It's "Its" December 8, 2010 2:24 PM   Subscribe

It's "Its". Mefites are unusually smart and literate people. It seems weird to me how often mistakes like this are made. Grocer's apostrophe, too. It's like everybody loses their minds when an "s" comes at the end of a word. What is with this?

I guess I'm just going to have to get used to it. Does this represent a change in language? At some point, is it going to just become accepted usage to throw apostrophes everywhere?
posted by Galaxor Nebulon to MetaFilter-Related at 2:24 PM (301 comments total) 7 users marked this as a favorite

most of the time i think it's a simple typo. i certainly know the difference (same with than/then), but sometimes my fingers betray me and spell check doesn't pick it up, so in the mistake stays.
posted by nadawi at 2:26 PM on December 8, 2010 [7 favorites]


And you thought MetaTalk had run out of things to complain about!
posted by Joe Beese at 2:27 PM on December 8, 2010 [17 favorites]


this is what happen's when you turn on the large hadron colander.
posted by katillathehun at 2:28 PM on December 8, 2010 [25 favorites]


You're efforts are for not. Its a doggie dog world out there.
posted by found missing at 2:29 PM on December 8, 2010 [90 favorites]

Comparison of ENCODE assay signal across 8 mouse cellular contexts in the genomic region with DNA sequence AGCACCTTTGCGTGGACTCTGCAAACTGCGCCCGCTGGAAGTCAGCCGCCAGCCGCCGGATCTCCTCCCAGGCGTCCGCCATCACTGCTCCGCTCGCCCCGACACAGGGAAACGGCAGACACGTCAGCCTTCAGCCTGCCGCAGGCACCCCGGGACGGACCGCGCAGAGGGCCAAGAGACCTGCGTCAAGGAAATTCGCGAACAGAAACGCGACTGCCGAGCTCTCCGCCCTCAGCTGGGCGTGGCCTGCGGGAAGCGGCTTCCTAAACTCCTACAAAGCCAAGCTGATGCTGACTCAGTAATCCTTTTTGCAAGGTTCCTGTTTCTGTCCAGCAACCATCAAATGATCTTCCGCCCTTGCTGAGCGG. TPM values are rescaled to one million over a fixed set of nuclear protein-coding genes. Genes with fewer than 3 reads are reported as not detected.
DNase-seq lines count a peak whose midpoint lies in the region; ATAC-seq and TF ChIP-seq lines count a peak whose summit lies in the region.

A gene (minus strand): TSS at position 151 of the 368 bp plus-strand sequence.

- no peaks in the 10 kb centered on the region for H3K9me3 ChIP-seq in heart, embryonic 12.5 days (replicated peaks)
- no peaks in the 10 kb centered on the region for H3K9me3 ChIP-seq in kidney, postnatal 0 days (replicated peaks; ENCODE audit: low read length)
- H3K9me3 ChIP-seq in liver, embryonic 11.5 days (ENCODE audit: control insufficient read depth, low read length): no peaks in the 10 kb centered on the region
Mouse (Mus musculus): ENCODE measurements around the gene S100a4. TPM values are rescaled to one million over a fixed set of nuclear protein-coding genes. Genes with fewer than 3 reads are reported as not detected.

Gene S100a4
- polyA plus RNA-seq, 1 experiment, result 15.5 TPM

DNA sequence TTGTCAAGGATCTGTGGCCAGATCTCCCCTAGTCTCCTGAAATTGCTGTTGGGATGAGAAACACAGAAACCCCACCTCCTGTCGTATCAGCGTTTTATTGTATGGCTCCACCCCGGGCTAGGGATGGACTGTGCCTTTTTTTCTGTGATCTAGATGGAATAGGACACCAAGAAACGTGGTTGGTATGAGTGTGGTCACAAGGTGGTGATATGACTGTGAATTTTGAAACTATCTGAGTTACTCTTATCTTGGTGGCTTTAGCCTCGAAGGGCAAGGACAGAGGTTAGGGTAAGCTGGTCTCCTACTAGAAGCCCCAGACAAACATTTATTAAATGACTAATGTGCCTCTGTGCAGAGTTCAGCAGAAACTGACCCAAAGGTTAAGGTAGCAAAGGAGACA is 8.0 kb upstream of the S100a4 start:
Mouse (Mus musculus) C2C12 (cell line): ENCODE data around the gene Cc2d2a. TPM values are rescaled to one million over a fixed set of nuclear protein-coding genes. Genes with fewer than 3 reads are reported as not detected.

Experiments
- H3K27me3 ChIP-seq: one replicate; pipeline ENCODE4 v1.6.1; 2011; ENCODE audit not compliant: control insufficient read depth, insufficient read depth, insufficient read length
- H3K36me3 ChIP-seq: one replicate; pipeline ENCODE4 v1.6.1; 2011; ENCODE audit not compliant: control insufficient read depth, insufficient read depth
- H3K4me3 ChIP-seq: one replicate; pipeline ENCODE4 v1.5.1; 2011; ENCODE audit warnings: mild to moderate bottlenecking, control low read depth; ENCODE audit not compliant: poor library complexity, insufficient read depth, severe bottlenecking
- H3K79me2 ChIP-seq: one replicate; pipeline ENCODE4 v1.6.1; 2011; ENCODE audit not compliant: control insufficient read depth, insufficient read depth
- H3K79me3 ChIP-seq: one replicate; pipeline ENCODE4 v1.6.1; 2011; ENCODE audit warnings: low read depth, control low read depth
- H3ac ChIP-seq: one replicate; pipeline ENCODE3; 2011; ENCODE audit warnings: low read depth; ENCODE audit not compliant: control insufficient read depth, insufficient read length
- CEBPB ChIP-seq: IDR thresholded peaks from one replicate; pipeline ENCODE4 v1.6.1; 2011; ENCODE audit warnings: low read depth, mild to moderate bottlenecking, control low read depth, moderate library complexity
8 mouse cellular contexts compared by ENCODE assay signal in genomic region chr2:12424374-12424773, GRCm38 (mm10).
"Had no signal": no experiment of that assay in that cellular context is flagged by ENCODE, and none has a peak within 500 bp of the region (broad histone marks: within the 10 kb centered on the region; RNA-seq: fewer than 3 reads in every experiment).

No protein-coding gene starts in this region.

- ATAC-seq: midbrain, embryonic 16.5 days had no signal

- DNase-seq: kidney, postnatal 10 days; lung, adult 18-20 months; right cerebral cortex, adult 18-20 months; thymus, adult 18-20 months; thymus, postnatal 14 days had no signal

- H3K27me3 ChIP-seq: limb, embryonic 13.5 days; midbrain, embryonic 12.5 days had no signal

Not to mention all the "there is/was" constructs... Sloppy, sloppy, sloppy!
posted by Ardiril at 2:29 PM on December 8, 2010


Man, the first comment is in all lower case letters.
posted by Burhanistan at 2:29 PM on December 8, 2010 [7 favorites]


Your imagining this. Its not that common, no more then failing to capitolize.
posted by fixedgear at 2:29 PM on December 8, 2010 [1 favorite]


Your absolutely right - it's happening far too often lately.
posted by panboi at 2:29 PM on December 8, 2010 [1 favorite]


''''''''''''''''''''''''''''''''''''
posted by Avenger50 at 2:29 PM on December 8, 2010


Its annoying, irregardless of the way your decimating or partially destroying the English language typicalgraphical errors with.
posted by mattdidthat at 2:30 PM on December 8, 2010 [4 favorites]


How many minds can one person lose?